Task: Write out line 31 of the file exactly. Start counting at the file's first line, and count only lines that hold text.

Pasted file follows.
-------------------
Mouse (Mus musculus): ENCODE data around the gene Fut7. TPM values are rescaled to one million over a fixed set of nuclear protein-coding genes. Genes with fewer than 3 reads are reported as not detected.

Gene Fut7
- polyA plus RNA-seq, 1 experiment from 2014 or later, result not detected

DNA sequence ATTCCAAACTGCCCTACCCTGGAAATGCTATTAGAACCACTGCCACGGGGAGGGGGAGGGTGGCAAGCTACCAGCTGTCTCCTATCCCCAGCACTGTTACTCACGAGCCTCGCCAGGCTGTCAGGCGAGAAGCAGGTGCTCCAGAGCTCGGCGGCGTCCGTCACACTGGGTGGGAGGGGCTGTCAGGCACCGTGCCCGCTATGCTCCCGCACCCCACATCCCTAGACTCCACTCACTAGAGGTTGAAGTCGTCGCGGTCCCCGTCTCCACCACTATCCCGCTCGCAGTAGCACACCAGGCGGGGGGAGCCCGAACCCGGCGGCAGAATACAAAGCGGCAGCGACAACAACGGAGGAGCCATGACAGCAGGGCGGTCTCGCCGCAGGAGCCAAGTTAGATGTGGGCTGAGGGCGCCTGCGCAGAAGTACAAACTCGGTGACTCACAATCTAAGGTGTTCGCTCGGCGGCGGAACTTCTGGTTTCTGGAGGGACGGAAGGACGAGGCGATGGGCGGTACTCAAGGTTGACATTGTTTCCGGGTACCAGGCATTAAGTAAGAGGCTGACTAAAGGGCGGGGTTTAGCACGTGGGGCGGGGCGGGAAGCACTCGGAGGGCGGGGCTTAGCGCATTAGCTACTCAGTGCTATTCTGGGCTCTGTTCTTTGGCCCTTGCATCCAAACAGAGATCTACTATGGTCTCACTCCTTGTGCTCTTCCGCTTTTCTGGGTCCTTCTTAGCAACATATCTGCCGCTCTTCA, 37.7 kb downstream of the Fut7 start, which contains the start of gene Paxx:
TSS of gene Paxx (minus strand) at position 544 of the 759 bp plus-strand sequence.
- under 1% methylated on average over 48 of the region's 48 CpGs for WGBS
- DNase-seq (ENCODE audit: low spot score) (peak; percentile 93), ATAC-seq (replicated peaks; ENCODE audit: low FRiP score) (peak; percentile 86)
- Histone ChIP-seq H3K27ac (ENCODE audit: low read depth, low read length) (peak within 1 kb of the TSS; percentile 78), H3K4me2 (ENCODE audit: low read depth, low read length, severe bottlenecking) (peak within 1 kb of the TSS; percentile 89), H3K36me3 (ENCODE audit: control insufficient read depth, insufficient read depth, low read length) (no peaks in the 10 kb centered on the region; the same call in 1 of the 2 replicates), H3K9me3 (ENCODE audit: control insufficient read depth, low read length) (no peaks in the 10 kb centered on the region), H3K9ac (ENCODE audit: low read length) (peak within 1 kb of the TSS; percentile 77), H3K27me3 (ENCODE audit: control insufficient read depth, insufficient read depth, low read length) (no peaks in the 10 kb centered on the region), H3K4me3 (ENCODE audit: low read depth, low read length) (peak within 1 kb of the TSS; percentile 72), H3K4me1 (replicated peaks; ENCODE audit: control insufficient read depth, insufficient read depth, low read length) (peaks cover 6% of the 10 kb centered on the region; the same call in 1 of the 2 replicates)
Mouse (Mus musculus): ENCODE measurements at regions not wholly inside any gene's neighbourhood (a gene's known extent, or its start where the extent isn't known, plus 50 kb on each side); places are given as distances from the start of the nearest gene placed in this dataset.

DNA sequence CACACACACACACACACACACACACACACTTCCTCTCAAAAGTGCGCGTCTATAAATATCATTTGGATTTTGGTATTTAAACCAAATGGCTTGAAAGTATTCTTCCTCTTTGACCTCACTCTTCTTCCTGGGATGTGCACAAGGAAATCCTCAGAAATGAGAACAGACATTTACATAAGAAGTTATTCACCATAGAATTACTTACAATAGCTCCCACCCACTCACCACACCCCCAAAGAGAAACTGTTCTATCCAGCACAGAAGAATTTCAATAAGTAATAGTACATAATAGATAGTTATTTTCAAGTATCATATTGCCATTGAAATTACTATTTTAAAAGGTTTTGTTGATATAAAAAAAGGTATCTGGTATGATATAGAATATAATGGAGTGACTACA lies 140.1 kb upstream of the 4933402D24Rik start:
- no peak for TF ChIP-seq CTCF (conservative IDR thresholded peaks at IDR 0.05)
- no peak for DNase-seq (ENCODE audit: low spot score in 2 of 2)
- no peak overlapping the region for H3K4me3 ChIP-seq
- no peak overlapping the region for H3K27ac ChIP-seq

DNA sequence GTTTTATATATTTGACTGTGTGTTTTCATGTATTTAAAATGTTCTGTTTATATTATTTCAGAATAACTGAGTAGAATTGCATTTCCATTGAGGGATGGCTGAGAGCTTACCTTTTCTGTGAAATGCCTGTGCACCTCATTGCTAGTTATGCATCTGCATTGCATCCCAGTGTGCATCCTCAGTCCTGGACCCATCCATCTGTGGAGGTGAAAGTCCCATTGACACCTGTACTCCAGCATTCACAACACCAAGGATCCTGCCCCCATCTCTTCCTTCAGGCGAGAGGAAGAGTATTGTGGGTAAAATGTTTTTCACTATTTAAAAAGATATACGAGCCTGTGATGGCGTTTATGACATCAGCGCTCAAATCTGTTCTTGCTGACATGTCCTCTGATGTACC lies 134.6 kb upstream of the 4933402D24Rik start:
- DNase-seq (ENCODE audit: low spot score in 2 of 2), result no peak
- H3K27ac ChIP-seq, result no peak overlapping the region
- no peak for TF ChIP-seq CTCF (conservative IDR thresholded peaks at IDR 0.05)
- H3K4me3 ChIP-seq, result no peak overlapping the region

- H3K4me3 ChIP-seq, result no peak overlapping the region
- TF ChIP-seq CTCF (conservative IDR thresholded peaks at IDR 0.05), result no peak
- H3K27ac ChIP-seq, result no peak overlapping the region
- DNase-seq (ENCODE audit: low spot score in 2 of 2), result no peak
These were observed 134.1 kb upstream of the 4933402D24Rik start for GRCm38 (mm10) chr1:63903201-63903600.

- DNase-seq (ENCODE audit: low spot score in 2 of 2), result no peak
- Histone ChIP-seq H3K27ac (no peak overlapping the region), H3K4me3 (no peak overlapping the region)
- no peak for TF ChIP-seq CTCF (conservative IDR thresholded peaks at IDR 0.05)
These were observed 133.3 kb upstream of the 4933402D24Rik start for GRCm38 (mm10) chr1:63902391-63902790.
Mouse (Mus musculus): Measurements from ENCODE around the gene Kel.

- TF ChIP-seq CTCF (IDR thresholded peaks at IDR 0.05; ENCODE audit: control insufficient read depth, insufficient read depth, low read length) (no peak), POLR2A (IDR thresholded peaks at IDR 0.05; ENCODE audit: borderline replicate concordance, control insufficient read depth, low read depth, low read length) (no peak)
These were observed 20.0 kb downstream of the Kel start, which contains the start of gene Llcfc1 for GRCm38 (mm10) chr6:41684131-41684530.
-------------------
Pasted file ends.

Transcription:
These were observed 20.0 kb downstream of the Kel start, which contains the start of gene Llcfc1 for GRCm38 (mm10) chr6:41684131-41684530.